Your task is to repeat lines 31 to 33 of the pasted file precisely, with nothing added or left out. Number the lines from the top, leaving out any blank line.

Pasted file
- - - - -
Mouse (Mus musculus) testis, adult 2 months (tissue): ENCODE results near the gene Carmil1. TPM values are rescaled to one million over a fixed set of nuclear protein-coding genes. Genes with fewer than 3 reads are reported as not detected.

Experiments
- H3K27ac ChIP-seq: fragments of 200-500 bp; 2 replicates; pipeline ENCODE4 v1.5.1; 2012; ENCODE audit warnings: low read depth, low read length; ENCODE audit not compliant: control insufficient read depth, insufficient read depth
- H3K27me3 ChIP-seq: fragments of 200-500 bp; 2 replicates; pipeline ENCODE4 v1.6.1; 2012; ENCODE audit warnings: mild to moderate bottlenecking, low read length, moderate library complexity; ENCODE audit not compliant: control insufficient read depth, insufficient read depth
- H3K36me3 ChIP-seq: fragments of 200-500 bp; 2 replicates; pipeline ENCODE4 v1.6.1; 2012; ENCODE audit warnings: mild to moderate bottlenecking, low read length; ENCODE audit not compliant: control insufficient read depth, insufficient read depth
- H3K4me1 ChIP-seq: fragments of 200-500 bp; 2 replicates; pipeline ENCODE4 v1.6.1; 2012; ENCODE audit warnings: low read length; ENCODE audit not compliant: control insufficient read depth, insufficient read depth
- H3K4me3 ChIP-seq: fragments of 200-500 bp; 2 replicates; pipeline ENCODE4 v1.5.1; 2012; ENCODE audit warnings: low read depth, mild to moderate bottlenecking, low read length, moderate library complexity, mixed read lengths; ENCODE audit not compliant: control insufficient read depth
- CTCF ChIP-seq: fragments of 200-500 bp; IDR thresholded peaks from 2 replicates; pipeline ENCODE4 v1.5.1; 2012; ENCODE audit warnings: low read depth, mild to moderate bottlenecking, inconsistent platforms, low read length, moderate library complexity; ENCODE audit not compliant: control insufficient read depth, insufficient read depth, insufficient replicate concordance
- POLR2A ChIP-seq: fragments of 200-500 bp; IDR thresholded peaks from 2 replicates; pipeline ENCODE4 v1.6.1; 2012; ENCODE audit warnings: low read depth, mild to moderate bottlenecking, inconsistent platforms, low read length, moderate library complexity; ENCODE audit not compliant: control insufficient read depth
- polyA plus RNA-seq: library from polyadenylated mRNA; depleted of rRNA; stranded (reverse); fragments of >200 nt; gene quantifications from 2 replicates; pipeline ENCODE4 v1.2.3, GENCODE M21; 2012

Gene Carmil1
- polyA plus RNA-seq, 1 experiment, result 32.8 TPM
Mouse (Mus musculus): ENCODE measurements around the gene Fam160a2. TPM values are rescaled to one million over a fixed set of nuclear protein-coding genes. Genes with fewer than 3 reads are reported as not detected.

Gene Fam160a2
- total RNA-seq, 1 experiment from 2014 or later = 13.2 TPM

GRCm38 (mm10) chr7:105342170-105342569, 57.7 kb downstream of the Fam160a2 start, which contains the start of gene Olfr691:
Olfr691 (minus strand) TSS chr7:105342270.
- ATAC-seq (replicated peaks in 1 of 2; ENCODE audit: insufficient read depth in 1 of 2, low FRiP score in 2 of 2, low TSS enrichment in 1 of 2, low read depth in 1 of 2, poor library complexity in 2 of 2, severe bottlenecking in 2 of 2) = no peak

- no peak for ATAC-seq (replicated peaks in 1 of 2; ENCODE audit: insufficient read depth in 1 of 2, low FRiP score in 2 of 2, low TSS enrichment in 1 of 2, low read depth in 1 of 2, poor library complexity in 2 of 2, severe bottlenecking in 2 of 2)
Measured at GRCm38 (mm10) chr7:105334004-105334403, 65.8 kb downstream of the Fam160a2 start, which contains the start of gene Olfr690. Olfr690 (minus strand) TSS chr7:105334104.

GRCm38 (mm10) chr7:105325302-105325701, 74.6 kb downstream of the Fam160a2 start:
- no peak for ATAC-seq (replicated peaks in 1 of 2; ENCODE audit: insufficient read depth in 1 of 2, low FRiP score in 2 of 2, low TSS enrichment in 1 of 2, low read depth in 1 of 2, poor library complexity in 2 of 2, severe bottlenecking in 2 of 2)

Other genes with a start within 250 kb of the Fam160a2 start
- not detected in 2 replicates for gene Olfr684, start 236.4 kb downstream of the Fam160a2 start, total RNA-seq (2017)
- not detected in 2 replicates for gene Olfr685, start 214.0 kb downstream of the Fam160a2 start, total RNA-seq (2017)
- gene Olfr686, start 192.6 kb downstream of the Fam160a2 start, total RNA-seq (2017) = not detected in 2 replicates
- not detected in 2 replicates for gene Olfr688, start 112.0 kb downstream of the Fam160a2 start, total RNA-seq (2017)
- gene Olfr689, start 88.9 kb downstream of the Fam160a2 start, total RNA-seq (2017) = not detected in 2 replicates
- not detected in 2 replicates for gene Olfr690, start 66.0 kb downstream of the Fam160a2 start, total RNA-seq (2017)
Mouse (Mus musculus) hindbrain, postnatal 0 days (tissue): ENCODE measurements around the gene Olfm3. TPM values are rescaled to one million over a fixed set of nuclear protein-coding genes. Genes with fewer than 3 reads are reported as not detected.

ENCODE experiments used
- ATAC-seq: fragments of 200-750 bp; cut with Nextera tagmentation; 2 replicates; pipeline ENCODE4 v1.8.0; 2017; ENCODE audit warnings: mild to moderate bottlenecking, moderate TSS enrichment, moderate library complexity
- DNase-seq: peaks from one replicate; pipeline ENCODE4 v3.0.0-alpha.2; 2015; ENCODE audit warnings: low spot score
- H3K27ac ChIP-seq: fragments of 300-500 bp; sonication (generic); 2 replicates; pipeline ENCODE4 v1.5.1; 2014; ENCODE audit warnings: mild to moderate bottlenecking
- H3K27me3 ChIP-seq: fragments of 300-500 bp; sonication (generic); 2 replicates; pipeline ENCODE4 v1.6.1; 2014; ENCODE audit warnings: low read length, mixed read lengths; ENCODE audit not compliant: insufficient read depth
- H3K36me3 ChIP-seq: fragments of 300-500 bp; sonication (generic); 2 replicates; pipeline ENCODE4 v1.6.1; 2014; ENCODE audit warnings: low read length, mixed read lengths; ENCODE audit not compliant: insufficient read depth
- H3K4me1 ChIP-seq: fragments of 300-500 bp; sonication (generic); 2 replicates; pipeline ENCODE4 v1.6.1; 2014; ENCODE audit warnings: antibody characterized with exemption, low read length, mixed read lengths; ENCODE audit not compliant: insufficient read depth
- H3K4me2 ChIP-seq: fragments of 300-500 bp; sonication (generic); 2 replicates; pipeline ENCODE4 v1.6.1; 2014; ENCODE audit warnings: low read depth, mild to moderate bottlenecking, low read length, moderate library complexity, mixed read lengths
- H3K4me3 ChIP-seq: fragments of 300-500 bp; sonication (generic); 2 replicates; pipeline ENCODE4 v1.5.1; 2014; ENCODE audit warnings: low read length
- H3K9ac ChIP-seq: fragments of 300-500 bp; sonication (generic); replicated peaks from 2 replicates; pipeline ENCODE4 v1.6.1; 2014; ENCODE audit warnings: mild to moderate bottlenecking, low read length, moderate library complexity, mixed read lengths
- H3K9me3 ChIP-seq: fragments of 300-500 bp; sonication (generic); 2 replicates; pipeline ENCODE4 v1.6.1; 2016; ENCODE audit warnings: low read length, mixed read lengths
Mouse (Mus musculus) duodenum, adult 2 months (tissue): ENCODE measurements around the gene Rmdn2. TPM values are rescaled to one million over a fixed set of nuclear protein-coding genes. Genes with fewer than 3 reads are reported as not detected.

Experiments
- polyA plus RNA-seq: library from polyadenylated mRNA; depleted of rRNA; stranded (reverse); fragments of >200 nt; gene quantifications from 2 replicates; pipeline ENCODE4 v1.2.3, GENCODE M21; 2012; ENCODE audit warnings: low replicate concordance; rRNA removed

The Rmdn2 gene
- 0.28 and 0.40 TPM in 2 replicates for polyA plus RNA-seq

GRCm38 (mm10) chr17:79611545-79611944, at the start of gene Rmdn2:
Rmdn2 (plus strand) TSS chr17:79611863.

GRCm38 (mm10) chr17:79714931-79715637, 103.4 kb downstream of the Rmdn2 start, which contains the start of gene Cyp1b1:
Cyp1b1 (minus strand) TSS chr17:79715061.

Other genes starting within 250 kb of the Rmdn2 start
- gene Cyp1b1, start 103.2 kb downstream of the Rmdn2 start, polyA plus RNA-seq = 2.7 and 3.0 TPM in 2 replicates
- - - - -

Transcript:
ENCODE experiments used
- ATAC-seq: fragments of 200-750 bp; cut with Nextera tagmentation; 2 replicates; pipeline ENCODE4 v1.8.0; 2017; ENCODE audit warnings: mild to moderate bottlenecking, moderate TSS enrichment, moderate library complexity
- DNase-seq: peaks from one replicate; pipeline ENCODE4 v3.0.0-alpha.2; 2015; ENCODE audit warnings: low spot score